Six Michigan youth represent state at 2016 World Food Prize
Six extraordinary youth leaders were selected to represent Michigan at the 2016 World Food Prize, where they discussed food security and challenges in the agriculture industry.
Six Michigan youth traveled to Des Moines, Iowa, in October to discuss issues of food security and challenges in the agriculture industry. The youth were among international experts and student leaders from around the world at the three-day World Food Prize (WFP) Global Youth Institute (GYI). World Food Prize GYI was created so that some of America’s brightest and most passionate youth could explore possible solutions to address poverty, hunger and food access.
The 2016 WFP GYI delegates were Nathan Laurenz, of Midland County; Andrew Smith and Kaylee Weise, Muskegon County; Pearl Daskam, Sanilac County; and Omari Garrett and Yesha Patel, Wayne County. Accompanied by their mentors, they spent a few days in mid-October at the WFP GYI interacting with 400 other exceptional high school students from across the United States as they presented their research findings and discussed a matter of great importance: food security. During their stay in Iowa, the delegates were able to connect with leaders, discuss global challenges, and tour cutting-edge industrial and research facilities.
“This program connects industry leaders with the leaders of tomorrow to share their expertise on global issues,” said Kelly Millenbah, associate dean and director of academic and student affairs at the Michigan State University (MSU) College of Agriculture and Natural Resources (CANR). “It’s exciting to have six strong youth attend from our state who were able to help show the rest of the world the kind of passion and intelligence found in Michigan’s youth.”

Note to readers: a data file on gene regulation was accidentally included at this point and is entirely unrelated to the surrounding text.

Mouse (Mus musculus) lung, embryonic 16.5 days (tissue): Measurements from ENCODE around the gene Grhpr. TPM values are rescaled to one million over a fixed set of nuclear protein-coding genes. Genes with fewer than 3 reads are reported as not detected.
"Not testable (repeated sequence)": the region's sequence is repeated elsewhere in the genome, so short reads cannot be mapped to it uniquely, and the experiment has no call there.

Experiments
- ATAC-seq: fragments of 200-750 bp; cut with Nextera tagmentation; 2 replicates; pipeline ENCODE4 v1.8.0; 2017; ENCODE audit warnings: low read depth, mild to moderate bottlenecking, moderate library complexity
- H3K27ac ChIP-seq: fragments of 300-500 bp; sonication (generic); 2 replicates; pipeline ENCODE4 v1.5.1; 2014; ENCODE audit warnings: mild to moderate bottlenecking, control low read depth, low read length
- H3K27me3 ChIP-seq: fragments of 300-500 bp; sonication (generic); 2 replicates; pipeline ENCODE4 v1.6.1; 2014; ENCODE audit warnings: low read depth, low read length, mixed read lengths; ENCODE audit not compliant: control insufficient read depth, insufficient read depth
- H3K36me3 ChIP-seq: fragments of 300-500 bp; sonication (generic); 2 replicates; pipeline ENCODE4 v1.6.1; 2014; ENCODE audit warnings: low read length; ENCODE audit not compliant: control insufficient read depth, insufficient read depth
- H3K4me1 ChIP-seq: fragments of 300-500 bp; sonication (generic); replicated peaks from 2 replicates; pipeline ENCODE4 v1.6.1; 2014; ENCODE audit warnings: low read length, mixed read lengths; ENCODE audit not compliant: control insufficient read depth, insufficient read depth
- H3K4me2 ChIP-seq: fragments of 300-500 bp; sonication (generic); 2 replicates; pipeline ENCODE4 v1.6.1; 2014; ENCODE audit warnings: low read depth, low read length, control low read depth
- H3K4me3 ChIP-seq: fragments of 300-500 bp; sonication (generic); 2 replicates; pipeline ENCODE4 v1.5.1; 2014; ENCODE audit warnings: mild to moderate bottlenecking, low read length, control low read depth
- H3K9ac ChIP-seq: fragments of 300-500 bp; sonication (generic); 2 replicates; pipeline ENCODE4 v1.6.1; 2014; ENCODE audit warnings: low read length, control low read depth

The WFP was established in 1986 by Nobel Peace Prize winner Norman Borlaug to honor the achievements of those addressing the issues of food security and food access on a global level. To motivate youth to take an active interest in the same critical issues, Borlaug established the GYI to include young people in conversations and efforts around these important topics. Every year, youth compete for an opportunity to attend the event by attending qualifying WFP programming in various states. The Michigan delegates who attended the 2016 institute were first part of the WFP Michigan Youth Institute (MIYI) at MSU May 12.
“This was the second year that Michigan hosted a qualifying event for the WFP,” said Brian Wibby, MSU Extension 4-H educator and co-facilitator of the event. “We were excited to see the program grow more than 200 percent and to have so many outstanding youth who are interested in addressing critical issues of global food security.”
The 2016 WFP MIYI was sponsored by MSU Extension, Michigan 4-H, the CANR and Michigan FFA. Youth in grades 8-12 interested in topics related to global food security and food access were invited to attend, and this year 29 youth and 11 mentors took part. Prior to the event, youth researched a developing country and key factors that affect food security there. Each student then wrote a research paper outlining his/her findings and recommendations to overcome the issue. At the event in May, the students presented their research in a roundtable format for their peers and local MSU experts -- MSU faculty members, community experts and Michigan 4-H youth development professionals. At the conclusion of the event, the panel of experts met to determine which top performing youth would be selected as WFP MIYI delegates.
“Participating in MIYI changed my perspective on life and showed me how I can make a difference in the world,” said Yesha Patel, one of the 2016 WFP GYI delegates. “Being given the opportunity to share my research about improving food security with experts is what I enjoy the most. I never believed that I could make such important contributions to the world until I was able to talk to other youth who are equally involved.”
For more information about the WFP MIYI, visit http://4h.msue.msu.edu/events/wfpmiyi.